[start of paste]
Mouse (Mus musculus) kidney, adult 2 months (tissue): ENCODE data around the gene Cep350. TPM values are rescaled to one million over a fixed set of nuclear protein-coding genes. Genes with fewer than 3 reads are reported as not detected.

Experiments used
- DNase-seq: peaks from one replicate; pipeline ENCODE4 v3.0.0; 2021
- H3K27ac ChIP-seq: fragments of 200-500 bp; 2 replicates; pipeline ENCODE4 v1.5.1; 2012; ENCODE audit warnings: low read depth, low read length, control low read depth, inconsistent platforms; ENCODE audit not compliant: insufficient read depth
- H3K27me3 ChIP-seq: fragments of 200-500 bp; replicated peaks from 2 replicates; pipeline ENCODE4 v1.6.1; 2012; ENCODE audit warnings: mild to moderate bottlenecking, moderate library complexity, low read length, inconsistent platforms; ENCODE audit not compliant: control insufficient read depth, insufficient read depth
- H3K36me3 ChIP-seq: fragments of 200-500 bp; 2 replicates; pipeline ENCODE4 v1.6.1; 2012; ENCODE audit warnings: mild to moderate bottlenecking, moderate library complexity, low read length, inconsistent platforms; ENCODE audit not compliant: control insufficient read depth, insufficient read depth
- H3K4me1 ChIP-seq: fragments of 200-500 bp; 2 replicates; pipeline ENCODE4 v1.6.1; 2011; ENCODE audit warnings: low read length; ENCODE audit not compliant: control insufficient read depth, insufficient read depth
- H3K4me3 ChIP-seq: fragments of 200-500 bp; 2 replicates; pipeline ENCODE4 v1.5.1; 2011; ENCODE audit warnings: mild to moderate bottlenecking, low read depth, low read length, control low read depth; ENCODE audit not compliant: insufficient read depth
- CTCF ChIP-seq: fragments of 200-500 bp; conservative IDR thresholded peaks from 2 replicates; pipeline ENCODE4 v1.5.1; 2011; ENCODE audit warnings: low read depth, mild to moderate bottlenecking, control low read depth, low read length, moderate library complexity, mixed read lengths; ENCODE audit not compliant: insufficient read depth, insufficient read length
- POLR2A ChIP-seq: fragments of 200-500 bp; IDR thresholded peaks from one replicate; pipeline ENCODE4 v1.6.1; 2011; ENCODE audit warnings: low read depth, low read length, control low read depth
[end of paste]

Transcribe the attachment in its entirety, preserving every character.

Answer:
Mouse (Mus musculus) kidney, adult 2 months (tissue): ENCODE data around the gene Cep350. TPM values are rescaled to one million over a fixed set of nuclear protein-coding genes. Genes with fewer than 3 reads are reported as not detected.

Experiments used
- DNase-seq: peaks from one replicate; pipeline ENCODE4 v3.0.0; 2021
- H3K27ac ChIP-seq: fragments of 200-500 bp; 2 replicates; pipeline ENCODE4 v1.5.1; 2012; ENCODE audit warnings: low read depth, low read length, control low read depth, inconsistent platforms; ENCODE audit not compliant: insufficient read depth
- H3K27me3 ChIP-seq: fragments of 200-500 bp; replicated peaks from 2 replicates; pipeline ENCODE4 v1.6.1; 2012; ENCODE audit warnings: mild to moderate bottlenecking, moderate library complexity, low read length, inconsistent platforms; ENCODE audit not compliant: control insufficient read depth, insufficient read depth
- H3K36me3 ChIP-seq: fragments of 200-500 bp; 2 replicates; pipeline ENCODE4 v1.6.1; 2012; ENCODE audit warnings: mild to moderate bottlenecking, moderate library complexity, low read length, inconsistent platforms; ENCODE audit not compliant: control insufficient read depth, insufficient read depth
- H3K4me1 ChIP-seq: fragments of 200-500 bp; 2 replicates; pipeline ENCODE4 v1.6.1; 2011; ENCODE audit warnings: low read length; ENCODE audit not compliant: control insufficient read depth, insufficient read depth
- H3K4me3 ChIP-seq: fragments of 200-500 bp; 2 replicates; pipeline ENCODE4 v1.5.1; 2011; ENCODE audit warnings: mild to moderate bottlenecking, low read depth, low read length, control low read depth; ENCODE audit not compliant: insufficient read depth
- CTCF ChIP-seq: fragments of 200-500 bp; conservative IDR thresholded peaks from 2 replicates; pipeline ENCODE4 v1.5.1; 2011; ENCODE audit warnings: low read depth, mild to moderate bottlenecking, control low read depth, low read length, moderate library complexity, mixed read lengths; ENCODE audit not compliant: insufficient read depth, insufficient read length
- POLR2A ChIP-seq: fragments of 200-500 bp; IDR thresholded peaks from one replicate; pipeline ENCODE4 v1.6.1; 2011; ENCODE audit warnings: low read depth, low read length, control low read depth